It is only when friends from Bombay visit that I realise how lucky we are in Delhi (though not in Gurgaon or other parts of Haryana). We can eat steaks which are outlawed in Maharashtra and Haryana as part of the beef ban.
Given what the current mood is like, I would not be surprised if the beef ban soon extends to Delhi. So make the most of your freedom if you are a beef-eater.
I won’t tell you where to get the best steaks in Delhi because restaurants that serve beef are routinely harassed by corrupt government regulators and inspectors. But here is a list of terms that you might want to understand if you are in the market for a good steak.
Buffalo Meat: The water buffalo is often used as a substitute for the cow in India. For instance, we rarely distinguish between buffalo milk and cow’s milk. Parts of the water buffalo yield a meat that can, with a little effort, be used instead of beef. For instance, you can probably make reasonable beef kababs or a biryani from water buffalo. I’ve had buffalo hamburgers that don’t taste bad.
But it is very difficult to make a good steak from buffalo. You can turn out okay steaks with a lot of effort (marination, ageing, etc.) but this is hard to do and they will never, ever be very good.
Done-ness of Steak: If you want your steak cooked all the way through, ask for it “well-done”. The chef will hate you for it because there is no surer way of destroying a good piece of beef. If you are not squeamish, then ask for it “rare”, which means it will be raw in the centre. Medium is the acceptable compromise but most steak lovers prefer medium-rare: a seared crust on the outside and a delicate pink centre.
Cuts of Steak: This is a complicated area because each country gives its own names to different cuts of beef. But broadly, you are likely to be offered a choice of fillet (the usual cut on Indian menus), sirloin (fatter and not usually found here) or T-Bone which is a Flintstones-sized hunk of meat with a bone in it. All are good. It is a matter of personal preference.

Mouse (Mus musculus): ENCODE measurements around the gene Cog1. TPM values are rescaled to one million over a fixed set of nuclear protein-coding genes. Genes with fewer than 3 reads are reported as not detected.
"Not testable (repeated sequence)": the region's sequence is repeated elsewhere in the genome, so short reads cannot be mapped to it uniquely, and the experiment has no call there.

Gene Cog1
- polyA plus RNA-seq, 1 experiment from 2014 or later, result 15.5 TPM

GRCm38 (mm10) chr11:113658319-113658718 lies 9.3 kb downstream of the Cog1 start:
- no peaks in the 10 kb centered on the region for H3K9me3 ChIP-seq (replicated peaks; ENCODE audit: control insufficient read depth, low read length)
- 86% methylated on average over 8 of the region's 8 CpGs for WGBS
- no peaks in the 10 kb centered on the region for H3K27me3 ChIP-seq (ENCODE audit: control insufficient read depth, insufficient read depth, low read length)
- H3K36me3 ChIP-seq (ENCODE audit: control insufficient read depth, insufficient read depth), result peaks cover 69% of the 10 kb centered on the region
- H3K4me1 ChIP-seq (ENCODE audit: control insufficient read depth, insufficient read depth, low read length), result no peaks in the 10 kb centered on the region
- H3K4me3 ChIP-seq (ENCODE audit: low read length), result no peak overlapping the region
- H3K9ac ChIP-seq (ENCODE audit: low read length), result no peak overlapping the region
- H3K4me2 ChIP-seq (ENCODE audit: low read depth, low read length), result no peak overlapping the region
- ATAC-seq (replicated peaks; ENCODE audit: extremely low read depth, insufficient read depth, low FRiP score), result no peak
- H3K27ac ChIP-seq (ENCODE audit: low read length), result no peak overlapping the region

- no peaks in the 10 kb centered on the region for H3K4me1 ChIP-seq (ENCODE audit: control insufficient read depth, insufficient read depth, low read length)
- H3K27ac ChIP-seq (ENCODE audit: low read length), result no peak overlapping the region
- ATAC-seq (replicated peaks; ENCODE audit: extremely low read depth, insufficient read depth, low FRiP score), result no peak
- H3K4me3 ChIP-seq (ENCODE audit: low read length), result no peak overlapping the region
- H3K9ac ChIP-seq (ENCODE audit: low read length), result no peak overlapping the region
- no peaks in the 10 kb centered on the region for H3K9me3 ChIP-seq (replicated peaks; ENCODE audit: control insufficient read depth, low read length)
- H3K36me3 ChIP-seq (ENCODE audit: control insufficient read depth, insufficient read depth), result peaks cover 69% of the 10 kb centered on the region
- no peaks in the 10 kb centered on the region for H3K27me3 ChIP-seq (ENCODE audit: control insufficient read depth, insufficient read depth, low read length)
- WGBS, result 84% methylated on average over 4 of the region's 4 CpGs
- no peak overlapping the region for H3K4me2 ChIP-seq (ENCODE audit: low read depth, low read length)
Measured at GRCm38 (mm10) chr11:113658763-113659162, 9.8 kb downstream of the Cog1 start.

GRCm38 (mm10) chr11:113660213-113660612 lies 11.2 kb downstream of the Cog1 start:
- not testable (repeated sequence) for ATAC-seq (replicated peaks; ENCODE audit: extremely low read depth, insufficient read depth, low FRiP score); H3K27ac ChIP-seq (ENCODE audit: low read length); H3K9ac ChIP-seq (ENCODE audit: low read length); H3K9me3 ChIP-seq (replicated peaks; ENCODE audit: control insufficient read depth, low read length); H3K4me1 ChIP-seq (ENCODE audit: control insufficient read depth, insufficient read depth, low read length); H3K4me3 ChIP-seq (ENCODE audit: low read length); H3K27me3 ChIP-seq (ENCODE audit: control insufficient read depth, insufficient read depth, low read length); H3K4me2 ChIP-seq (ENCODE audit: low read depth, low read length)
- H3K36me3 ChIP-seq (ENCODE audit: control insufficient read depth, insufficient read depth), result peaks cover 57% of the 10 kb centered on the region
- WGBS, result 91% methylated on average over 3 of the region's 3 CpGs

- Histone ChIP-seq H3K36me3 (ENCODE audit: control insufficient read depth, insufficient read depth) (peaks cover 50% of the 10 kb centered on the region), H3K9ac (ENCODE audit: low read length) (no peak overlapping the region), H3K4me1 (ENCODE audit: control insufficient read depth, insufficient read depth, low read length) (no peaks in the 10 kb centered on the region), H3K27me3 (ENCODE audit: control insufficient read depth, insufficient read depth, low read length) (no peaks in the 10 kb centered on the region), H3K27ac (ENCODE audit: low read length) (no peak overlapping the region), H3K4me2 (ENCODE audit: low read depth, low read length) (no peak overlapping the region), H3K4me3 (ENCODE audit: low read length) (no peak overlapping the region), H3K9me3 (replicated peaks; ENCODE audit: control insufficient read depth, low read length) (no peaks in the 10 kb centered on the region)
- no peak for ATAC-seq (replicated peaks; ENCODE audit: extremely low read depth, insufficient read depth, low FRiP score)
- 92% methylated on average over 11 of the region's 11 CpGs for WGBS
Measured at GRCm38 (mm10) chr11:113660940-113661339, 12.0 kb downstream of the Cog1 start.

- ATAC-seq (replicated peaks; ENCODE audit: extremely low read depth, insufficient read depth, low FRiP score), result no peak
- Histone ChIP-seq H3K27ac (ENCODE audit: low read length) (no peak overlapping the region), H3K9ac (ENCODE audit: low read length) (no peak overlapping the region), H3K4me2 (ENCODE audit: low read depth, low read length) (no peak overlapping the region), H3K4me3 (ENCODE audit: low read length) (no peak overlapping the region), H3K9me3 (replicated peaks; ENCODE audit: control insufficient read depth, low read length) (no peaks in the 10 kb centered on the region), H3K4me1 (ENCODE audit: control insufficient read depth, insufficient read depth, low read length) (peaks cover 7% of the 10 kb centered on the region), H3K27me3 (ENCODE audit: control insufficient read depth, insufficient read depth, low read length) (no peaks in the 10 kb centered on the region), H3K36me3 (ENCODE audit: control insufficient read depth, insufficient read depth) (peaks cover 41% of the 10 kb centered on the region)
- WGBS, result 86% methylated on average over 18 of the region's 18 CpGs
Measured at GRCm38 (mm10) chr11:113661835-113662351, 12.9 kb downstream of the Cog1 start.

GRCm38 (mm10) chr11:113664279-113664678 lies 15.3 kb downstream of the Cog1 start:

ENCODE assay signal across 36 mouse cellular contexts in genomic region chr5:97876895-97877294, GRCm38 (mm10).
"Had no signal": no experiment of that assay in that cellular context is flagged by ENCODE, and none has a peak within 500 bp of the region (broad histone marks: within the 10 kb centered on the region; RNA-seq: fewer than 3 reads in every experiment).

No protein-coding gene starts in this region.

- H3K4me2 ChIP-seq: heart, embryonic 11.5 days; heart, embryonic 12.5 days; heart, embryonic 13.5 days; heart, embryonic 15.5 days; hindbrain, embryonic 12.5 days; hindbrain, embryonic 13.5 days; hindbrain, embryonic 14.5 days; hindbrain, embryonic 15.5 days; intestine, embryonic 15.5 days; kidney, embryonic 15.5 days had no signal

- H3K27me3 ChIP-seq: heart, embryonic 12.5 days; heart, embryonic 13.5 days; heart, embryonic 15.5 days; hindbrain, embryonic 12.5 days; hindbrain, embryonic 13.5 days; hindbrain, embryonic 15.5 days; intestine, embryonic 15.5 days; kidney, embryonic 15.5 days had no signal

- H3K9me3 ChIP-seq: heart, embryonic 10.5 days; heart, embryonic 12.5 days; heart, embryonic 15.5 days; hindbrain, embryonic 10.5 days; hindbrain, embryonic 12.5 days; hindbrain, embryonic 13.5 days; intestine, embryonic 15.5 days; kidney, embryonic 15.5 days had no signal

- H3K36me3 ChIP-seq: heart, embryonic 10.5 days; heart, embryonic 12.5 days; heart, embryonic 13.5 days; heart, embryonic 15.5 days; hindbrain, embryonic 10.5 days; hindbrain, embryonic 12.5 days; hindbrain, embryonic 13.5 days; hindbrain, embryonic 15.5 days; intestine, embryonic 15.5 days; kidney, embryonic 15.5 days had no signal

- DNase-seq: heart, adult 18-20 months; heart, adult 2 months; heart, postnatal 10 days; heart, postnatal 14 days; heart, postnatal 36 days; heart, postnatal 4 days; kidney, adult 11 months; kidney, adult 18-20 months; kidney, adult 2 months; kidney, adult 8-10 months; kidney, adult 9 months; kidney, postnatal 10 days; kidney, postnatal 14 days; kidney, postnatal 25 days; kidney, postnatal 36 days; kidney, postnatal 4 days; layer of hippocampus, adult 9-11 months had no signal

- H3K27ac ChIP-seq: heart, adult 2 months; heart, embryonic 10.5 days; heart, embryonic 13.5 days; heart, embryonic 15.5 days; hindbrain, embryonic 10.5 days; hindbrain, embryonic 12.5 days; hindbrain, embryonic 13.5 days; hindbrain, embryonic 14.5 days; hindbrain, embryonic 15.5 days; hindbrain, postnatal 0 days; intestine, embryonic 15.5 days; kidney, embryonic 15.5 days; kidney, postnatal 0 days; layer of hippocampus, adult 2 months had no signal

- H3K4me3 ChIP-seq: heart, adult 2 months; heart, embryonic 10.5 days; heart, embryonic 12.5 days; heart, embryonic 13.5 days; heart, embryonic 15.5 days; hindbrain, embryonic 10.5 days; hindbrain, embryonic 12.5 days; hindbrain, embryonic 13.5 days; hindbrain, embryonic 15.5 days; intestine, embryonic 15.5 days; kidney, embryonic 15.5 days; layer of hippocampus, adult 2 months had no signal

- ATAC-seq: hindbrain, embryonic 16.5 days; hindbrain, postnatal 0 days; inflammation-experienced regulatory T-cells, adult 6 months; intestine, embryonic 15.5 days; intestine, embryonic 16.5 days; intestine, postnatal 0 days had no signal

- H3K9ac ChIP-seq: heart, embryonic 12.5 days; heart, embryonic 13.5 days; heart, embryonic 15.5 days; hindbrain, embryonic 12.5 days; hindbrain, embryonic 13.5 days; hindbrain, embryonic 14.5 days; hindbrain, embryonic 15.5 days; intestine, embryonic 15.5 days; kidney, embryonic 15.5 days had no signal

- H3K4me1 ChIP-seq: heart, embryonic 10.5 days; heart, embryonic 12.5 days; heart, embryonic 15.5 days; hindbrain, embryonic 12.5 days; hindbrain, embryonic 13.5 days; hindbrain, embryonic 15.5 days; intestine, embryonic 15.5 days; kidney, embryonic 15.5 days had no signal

National Origins: Should you care about the cow’s passport? Well, may be, because the meat does vary. American cows are corn-fed so their beef tastes different from say, Irish cows which are grass fed. Australian cows can be grass-fed and corn-fed so you need to ask if you care about these things.
But basically, you get Irish, American or Australian beef here. And some of it is good. And some is not. Nationality is no guarantee of quality.
Breed of Cow: This is now a largely meaningless distinction because the terms are so open to abuse. In theory, Wagyu means a Japanese cow with a fatty meat. The cow’s ancestors may have come from Japan but these days, most Wagyu, available in our part of the world is Australian.
Angus is a Scottish breed but ‘Angus’ beef, which is less fatty than Wagyu turns up all over the world (America, Australia) because the original Scottish cows were exported.
If the meat is US Prime then it should be good because ‘Prime’ is a measure of quality controlled by the US government.
Accompaniments: A good steak should not need a sauce. If you want one, then Bearnaise and Pepper Sauce are the traditional accompaniments. Some chefs offer a red wine jus made with the pan sauces.
In America, you would eat your steak with potatoes. The French claim to eat it with salad but actually end up eating it with chips.
In my view, French fries (called chips in the UK) make the best accompaniment.
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Vir Sanghvi is India's best-known food writer and TV host. His book, Rude Food won the Cointreau Award for Best Food Literature book in the world and his food and travel shows on channels such as TLC and NDTV Good Times have won numerous awards and continue to be watched by millions.